Chris Tremain of Victoria appeals successfully for a wicket during a Sheffield Shield match against Tasmania earlier this season.
Chris Tremain of Victoria appeals successfully for a wicket during a Sheffield Shield match against Tasmania earlier this season. Scott Barbour

Tremain holds no bitterness over stint in Aussie side

CHRIS Tremain knows the Sheffield Shield season, stretched over six hot months, can be long and arduous.

But as he prepares for Sunday's final in Alice Springs the Victorian quick drew on an old line to ensure there was more than enough fuel in the tank for a flourishing finish against South Australia.

"It's the old adage - why did the Irishmen keep banging his head against a wall? Because it felt so good when he stopped," Tremain said this week.

"Win or lose, it's going to be great to put your feet up and the end of it and be pretty happy that you have had a red-hot crack this season."

And for Tremain, the second leading wicket taker in the competition with 42 scalps and a surprise century with the bat, it's a season that stretches all the way back to the start of October when he was playing for Australia.

He said his surprise elevation to the one-day team for a forgettable away series lose 5-0 to South Africa was something of a "butterfly effect".

A good Shield season last summer resulted in a call-up to the Australia A team midyear and then when national selectors opted to rest pace spearheads Mitch Starc and Josh Hazlewood for the South Africa series, Tremain was one of only a few bowlers ready to step up.

"Myself, Joe Mennie and Dan Worrall, we were all bowling well at the time and there was no one else in the country who had been bowling outdoors or in games," Tremain said.

Selectors were panned for picking a "B" team and the thrashing pushed the trio of quicks back down the pecking order and when replacements were needed during the home summer, Billy Stanlake jumped over them.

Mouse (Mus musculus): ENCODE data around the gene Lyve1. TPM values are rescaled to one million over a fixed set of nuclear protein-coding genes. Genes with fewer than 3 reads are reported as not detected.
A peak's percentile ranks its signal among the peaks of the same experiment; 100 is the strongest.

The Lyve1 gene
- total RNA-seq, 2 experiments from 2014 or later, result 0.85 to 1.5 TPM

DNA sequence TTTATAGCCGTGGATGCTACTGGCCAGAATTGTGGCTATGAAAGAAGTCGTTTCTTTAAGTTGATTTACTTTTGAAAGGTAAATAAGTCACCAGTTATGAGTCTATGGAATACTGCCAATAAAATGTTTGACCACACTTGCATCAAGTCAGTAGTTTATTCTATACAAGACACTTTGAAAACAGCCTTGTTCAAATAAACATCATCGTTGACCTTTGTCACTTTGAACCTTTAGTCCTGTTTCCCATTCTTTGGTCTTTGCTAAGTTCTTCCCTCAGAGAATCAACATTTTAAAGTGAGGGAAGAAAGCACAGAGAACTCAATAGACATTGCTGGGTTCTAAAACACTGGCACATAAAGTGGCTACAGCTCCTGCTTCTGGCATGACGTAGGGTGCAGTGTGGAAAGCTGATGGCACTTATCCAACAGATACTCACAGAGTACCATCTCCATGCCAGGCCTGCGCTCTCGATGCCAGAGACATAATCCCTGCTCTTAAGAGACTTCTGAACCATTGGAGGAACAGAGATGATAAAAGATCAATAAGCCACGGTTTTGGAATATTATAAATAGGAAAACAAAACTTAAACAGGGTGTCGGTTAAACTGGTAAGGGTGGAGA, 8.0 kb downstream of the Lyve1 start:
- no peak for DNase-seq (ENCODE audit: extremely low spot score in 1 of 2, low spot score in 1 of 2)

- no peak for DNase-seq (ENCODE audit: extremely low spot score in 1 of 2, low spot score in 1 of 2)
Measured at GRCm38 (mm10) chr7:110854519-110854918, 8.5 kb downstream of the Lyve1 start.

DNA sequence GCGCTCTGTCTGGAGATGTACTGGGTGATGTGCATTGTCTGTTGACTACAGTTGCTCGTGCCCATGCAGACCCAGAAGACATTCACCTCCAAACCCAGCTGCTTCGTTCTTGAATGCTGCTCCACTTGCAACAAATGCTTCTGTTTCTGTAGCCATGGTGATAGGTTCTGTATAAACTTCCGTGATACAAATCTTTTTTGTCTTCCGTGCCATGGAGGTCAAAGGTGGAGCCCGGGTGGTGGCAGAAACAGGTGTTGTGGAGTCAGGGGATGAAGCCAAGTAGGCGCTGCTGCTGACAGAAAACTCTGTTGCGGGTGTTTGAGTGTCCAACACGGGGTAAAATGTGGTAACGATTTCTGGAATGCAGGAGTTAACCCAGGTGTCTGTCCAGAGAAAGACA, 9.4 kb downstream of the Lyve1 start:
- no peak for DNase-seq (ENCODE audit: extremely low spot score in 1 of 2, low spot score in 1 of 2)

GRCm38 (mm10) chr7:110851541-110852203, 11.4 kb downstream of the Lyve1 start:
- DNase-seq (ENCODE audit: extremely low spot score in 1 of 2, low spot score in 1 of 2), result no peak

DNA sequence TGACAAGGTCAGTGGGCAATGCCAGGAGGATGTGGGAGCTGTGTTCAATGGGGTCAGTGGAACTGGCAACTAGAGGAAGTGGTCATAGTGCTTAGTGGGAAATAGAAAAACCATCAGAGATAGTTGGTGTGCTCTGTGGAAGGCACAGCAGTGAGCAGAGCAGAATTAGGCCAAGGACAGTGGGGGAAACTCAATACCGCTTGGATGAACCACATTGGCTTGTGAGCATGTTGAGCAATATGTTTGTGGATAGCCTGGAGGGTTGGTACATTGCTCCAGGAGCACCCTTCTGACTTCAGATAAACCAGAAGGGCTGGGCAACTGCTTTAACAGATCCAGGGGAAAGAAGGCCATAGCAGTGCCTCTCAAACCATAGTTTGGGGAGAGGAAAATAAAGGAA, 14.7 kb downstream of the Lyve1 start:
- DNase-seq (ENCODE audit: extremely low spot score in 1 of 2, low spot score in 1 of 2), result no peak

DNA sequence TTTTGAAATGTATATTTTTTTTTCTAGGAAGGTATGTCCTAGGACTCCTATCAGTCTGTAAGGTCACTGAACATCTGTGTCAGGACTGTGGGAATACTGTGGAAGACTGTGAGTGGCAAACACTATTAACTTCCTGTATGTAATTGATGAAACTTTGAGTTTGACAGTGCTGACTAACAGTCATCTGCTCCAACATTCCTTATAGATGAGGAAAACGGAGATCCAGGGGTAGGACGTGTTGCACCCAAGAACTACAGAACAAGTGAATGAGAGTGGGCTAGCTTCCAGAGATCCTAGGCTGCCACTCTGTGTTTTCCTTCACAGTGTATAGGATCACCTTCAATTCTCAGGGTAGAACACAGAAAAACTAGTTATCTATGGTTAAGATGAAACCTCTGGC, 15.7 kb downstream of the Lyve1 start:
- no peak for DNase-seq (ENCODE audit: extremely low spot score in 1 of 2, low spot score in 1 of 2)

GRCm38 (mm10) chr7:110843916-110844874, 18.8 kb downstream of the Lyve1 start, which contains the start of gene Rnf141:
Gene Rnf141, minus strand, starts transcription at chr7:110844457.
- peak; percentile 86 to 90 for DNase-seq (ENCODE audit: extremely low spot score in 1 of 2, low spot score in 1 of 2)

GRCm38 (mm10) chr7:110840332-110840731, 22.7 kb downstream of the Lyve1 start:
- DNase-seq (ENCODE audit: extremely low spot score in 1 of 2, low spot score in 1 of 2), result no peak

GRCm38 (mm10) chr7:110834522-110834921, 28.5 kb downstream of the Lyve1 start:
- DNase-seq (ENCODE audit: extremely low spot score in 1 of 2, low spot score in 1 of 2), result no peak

But Tremain didn't feel like he was being "churned and burned", as former Test opener Ed Cowan labelled the selectors' capacity to easily cast unwanted players aside.

"We got our player feedback at the end of the tour," Tremain said.

"If I want to play more for Australia I've got to get better than Mitch Starc and Josh Hazlewood.

"Plenty of people can get a bit bitter or grumpy that they get a tour and then don't get picked straight away for the next one, but that's the way it goes.

"For me, who played four games, and it was well understood I was there because they had been resting two of the best bowlers in the world, that's as much feedback as I need."

It's an attitude that has served Tremain well during the Shield season, and he said he was "pretty happy" with his 42 wickets.

But winning is all that matters and despite the Shield final seemingly being played in the shadows these days, Tremain said it still meant a lot to everyone involved.

"You play really hard cricket for 10 games and one more game to prove you have the minerals to win it," he said.

"(Captain) Cam White has been part of plenty, he has won them, and lost them, and he can tell you that winning is just a feeling you don't get anywhere else."